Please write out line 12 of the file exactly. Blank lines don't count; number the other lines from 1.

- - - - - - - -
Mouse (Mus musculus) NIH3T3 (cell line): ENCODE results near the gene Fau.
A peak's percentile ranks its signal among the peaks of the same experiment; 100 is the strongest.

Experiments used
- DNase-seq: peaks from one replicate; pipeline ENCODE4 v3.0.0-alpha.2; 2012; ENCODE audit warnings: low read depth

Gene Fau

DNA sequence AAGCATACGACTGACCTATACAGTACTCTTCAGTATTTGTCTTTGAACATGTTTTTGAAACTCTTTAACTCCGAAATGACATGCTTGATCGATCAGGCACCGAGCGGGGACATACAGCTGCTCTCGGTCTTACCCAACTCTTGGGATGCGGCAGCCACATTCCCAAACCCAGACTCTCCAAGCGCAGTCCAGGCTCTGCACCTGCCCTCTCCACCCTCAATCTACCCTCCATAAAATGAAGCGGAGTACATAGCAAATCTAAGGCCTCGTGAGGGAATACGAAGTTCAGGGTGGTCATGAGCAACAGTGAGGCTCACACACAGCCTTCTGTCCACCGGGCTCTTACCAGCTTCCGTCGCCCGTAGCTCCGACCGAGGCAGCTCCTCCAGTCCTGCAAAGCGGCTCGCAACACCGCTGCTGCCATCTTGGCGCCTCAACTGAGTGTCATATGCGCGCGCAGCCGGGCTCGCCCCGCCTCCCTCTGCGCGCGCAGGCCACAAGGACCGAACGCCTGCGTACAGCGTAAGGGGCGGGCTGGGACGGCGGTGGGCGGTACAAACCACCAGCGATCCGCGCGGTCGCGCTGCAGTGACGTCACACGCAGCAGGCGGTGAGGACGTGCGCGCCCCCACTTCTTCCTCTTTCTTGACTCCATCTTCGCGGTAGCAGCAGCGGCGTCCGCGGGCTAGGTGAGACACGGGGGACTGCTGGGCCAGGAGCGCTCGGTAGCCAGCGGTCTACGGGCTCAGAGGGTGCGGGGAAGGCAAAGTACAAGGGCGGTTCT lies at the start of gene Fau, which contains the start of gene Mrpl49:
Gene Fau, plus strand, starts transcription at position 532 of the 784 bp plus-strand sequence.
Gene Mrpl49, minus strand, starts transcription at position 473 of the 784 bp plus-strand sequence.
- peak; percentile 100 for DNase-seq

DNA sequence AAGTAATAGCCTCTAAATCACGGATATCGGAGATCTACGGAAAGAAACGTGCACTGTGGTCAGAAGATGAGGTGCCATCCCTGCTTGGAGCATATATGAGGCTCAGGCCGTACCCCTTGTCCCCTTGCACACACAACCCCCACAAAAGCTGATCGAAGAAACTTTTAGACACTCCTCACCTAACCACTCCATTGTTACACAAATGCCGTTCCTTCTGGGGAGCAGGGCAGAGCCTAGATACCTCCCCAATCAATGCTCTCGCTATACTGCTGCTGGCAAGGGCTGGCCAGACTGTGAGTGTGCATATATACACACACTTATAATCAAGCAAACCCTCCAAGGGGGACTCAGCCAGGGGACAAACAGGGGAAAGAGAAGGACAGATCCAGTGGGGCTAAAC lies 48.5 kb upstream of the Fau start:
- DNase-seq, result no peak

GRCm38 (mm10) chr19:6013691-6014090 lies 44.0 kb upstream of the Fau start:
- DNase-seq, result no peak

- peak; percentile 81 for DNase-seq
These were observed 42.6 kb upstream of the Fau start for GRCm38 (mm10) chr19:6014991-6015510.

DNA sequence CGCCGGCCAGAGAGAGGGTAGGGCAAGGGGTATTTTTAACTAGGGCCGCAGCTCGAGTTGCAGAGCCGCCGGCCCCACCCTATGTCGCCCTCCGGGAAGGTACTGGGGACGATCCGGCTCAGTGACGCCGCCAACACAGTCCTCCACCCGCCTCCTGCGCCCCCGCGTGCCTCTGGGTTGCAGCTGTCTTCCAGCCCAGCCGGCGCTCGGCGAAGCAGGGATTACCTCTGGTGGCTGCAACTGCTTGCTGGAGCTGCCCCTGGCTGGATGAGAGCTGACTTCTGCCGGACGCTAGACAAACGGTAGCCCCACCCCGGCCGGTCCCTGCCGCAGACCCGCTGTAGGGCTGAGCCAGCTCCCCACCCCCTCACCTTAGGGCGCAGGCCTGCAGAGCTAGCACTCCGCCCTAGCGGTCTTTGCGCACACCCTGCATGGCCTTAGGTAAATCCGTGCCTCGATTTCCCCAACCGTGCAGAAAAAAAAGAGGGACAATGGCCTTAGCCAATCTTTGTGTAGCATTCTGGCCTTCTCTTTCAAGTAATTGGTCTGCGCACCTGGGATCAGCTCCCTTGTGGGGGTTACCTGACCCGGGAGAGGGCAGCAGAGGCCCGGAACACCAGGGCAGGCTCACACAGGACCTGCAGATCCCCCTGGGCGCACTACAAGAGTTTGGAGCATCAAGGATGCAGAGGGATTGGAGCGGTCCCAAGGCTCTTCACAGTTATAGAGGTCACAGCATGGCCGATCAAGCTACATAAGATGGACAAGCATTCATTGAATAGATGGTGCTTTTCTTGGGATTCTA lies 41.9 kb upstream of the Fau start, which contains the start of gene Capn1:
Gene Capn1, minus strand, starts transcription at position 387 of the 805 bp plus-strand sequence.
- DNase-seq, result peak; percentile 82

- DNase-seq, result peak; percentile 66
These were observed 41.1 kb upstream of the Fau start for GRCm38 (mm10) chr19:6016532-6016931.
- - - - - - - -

GRCm38 (mm10) chr19:6013691-6014090 lies 44.0 kb upstream of the Fau start: